What’s Next for the TRACED Act?

What’s Next for the TRACED Act?

June 1st, 2020 - Telecom, Identity and Protection

By Paul Florack, Vice President of Product Management, TNS

With Americans being bombarded by an estimated 200 million unwanted robocalls a day, it is important now, more than ever, that consumers are protected from potentially life-altering scams. Look no further than tactics scammers have employed during the initial months of the coronavirus pandemic, targeting Americans with robocalls promising fake cures, testing kits, masks, stimulus payouts and interest rate reductions, all designed to separate victims from their savings and personal information.

Policy and regulatory efforts to combat robocalls advanced at the end of last year when the Pallone-Thune TRACED Act was signed into law by President Trump on December 30th, 2019. This law aims to provide the Federal Communications Commission (FCC) and enforcement bodies with new abilities to quickly combat scammers and reduce fraudulent robocall schemes.

The TRACED Act complements stepped up FCC action to protect the general public from robocalls – particularly in the middle of a health crisis when scammers tend to ramp up activities. In February, the Agency sent letters to seven gateway providers that were used as a point of entry for traffic into the U.S. telephone network to assist the government and industry efforts in identifying illegal robocalls. In addition, in early April, both the FCC and Federal Trade Commission (FTC) demanded that voice service providers “do their part to stop coronavirus related scam robocalls from harming American consumers to cut off these calls or face serious consequences.”

So, what does the rest of 2020 hold for the TRACED Act and robocall enforcement? Here are some dates and milestones to stay on top of in the months ahead:

  • By June 29, 2020:
    • The FCC must begin a proceeding to determine how its policies regarding access to numbering resources can be modified to reduce access to numbers by potential illegal robocallers.
    • The FCC must establish an advisory committee to combat robocalls targeting hospitals to be known as the Hospital Robocall Protection Group.
  • By July 27, 2020:
    • Annual Public Notice seeking comment on private-led efforts to trace back the origin of suspected unlawful robocalls.
  • By September 25, 2020:
    • Promulgate regulations to implement the Act’s civil forfeiture provisions.
  • By December 24, 2020:
    • The Hospital Robocall Protection Group must issue best practices regarding how service providers can combat unlawful robocalls made to hospitals, how hospitals can better protect themselves, and how Federal and state governments can help combat these calls.
  • By December 30, 2020:
    • Report to the House Committee on Energy and Commerce and the Senate Committee on Commerce, Science, and Transportation:
      • Analysis of the extent to which providers have implemented call authentication frameworks.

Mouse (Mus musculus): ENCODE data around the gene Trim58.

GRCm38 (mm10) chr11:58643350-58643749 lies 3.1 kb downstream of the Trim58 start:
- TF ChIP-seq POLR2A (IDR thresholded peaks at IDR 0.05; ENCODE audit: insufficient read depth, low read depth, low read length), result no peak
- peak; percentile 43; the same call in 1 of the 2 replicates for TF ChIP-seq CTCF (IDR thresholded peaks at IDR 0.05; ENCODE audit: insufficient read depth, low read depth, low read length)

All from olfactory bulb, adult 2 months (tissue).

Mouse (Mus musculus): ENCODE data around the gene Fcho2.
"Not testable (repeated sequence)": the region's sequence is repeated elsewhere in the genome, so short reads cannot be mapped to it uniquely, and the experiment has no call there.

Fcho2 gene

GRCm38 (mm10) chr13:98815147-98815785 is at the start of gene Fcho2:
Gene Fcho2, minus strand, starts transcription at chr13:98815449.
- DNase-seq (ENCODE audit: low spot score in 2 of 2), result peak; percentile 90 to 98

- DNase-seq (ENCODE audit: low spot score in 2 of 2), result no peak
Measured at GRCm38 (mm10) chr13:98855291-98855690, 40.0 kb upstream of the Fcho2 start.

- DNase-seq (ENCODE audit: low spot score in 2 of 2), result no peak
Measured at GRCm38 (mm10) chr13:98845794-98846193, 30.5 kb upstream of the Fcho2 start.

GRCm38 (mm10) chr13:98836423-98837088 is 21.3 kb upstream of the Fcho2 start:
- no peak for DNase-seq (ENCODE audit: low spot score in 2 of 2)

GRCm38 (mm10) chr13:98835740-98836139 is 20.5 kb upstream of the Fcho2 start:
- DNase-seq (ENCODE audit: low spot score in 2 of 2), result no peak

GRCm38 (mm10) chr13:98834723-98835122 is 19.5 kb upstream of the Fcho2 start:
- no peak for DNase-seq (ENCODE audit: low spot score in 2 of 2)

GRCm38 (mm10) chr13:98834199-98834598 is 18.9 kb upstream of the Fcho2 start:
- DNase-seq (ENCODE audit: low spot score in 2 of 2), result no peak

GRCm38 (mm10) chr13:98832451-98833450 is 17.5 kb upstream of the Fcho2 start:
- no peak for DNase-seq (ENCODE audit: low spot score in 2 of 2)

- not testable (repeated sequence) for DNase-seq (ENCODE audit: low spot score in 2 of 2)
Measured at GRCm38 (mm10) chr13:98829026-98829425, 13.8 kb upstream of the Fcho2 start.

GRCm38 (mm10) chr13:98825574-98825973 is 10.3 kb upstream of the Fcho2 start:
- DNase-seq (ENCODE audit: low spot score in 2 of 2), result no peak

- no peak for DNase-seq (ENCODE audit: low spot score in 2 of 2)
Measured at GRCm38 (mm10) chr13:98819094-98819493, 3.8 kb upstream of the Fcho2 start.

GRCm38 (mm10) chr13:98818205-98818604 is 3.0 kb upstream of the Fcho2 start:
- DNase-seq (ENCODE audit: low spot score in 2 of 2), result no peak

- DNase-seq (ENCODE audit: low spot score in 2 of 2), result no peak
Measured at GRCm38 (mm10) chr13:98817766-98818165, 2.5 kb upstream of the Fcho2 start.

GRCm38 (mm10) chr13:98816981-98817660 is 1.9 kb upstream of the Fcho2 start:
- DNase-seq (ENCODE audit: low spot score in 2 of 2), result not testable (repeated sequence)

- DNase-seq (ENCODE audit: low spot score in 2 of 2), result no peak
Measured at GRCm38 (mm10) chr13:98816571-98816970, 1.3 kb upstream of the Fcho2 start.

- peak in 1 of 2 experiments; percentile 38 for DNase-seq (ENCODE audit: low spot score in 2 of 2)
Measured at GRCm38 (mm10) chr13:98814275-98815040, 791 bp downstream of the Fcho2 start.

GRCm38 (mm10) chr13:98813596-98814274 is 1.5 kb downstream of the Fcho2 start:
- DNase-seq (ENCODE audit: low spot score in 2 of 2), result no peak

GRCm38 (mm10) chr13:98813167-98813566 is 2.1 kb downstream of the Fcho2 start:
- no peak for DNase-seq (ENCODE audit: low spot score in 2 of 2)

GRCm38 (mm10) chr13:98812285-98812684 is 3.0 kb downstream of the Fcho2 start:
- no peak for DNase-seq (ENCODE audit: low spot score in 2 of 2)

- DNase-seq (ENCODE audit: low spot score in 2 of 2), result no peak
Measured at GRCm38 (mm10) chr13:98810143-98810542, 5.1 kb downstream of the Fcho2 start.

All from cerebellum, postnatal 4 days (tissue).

• Assessment of the efficacy of call authentication frameworks.
    • Assess provider compliance with the deadline of June 30, 2021 to implement call authentication frameworks, including burdens and barriers to implementation.
    • Release best practices that providers may use when implementing call authentication frameworks.
    • Promulgate rules to:
      • Establish when a provider may block a call;
      • Establish a safe harbor;
      • Establish a process to permit a wrongfully blocked party to verify its calls’ authenticity; and
      • Ensure that calls originating from a service provider subject to a delay in implementing the call authentication framework are not unreasonably blocked because the calls are not able to be authenticated.
    • Submit a progress report on proceeding to protect called parties from one-ring scams to the House Committee on Energy and Commerce and the Senate Committee on Commerce, Science, and Transportation.
  • By December 30, 2020, and annually thereafter:
    • In consultation with the FTC, report to Congress annually on enforcement of the Act for the previous year.
    • Send to the House Committee on Energy and Commerce and the Senate Committee on Commerce, Science, and Transportation a report that:
      • States the number of instances during the preceding year in which the Chief of the Enforcement Bureau provided evidence suggesting a robocall violation to the Attorney General; and
      • Contains a general summary of the types of robocall violations.
    • Submit to the House Committee on Energy and Commerce and the Senate Committee on Commerce, Science, and Transportation a report on private-led efforts to trace back the origin of suspected unlawful robocalls.
      • By July 27, 2020 (and annually thereafter), the FCC will seek public comment on this issue.

 To help carriers of all sizes meet the demands of the new legislation, Metaswitch and TNS offer Call Guardian Authentication Hub, a fully managed service that allows carriers to quickly and economically go-to-market with a robocall prevention solution. Call Guardian Authentication Hub combines the TNS Call Guardian analytics and robocall detection solution with Metaswitch’s STIR/SHAKEN-compliant MetaSphere QCall solution that enables inter-carrier calls to be authenticated and validated.

For North American carriers interested in getting started today and signing calls leveraging the Call Guardian Authentication Hub, please visit here.

 

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